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Search for “honeycomb hold down pins” and it’ll pop right up.

There’s usually one angle where they’re loose, and one where they’re tight - but two spots next to each other can be opposite angles.

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Yes, it’s @primal_healer version and here’s the link to them. I used to break the other ones trying to get them out and I don’t have issues with these at all. And they’re pretty intuitive because they only fit in my tray one way. I wonder if you could flatter the head a bit to get them under the head? :thinking:


Thanks, that is different from the one I’m using.

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In his thread he says you can run it in the front, with the lid closed, but that you need a thin cord for the power. Not sure what thin is, but I’ve seen some pretty thin cords on power supplies that I would expect to work.

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just so i understand, how big is the piece of foam you are cutting out the disk? and the magnets go on the edges (front?) to keep it in place and avoid the air assist, right?

in the cnc world they use masking tape and super glue. a layer of tape, super glue down the middle, then the second tape stuck to the board and sprayed with accelerator for quick curing. I have started using masking and double sided tape. less mess and easier to remove. maybe that would work.

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I have used painters’ tape on the edge of stuff like the foam, then put a strip of scrap on the side of the tape that’s on the honeycomb tray, and pin the scrap down with honeycomb pins.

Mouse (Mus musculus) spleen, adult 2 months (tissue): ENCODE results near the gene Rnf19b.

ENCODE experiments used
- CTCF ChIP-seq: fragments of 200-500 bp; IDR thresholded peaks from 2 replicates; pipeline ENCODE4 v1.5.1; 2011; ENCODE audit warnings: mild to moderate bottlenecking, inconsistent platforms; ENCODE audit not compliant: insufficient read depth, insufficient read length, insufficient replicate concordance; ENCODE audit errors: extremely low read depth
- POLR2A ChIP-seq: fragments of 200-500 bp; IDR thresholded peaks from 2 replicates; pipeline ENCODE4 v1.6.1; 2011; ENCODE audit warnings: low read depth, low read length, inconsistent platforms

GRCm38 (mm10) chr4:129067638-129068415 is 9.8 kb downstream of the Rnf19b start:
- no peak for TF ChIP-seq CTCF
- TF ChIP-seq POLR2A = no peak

If I ever cleaned my tray, the tape would probably just stick to it and I wouldn’t have to go to all the extra trouble. :stuck_out_tongue_winking_eye:


I don’t know why I felt the need to put on my weenie hat for this reply. But now I’ve written it, seems a shame to delete it. So here it is FWIW. :slight_smile:

The motor is brushless, so the armature (wire windings) don’t rotate, the magnets do. The magnets inside the motor are the same rare-earth Neodymium as the magnets on the crumb tray. They’re smaller for sure, but they’re a lot closer to the windings and that matters more. So the current induced in the motor by its own magnets is going to be much greater than the contribution from magnets on the crumb tray. IMO, I don’t think the crumb tray magnets can be inducing much if any current in the motor windings.

The problem I think, is that the fan uses a speed-regulated DC motor. I don’t think that there’s anything particularly special about it. Just a typical brushless DC fan. But it’s a motor, and motor operation depends on magnetism, and external magnetic fields will affect the field inside the motor, which will negatively impact the motor’s performance. And if the motor’s speed is regulated, the motor controller will have to push the motor harder to maintain speed. That’ll make the motor run hotter and heat accelerates failure.


Actual experience tells a different story, A strong Magnet on the crumb tray will halt the motor when in range of the field and slow it down when in some distance. It took me a year and a dead Glowforge to figure that out, but once I did a whole lot of things made sense that had not before.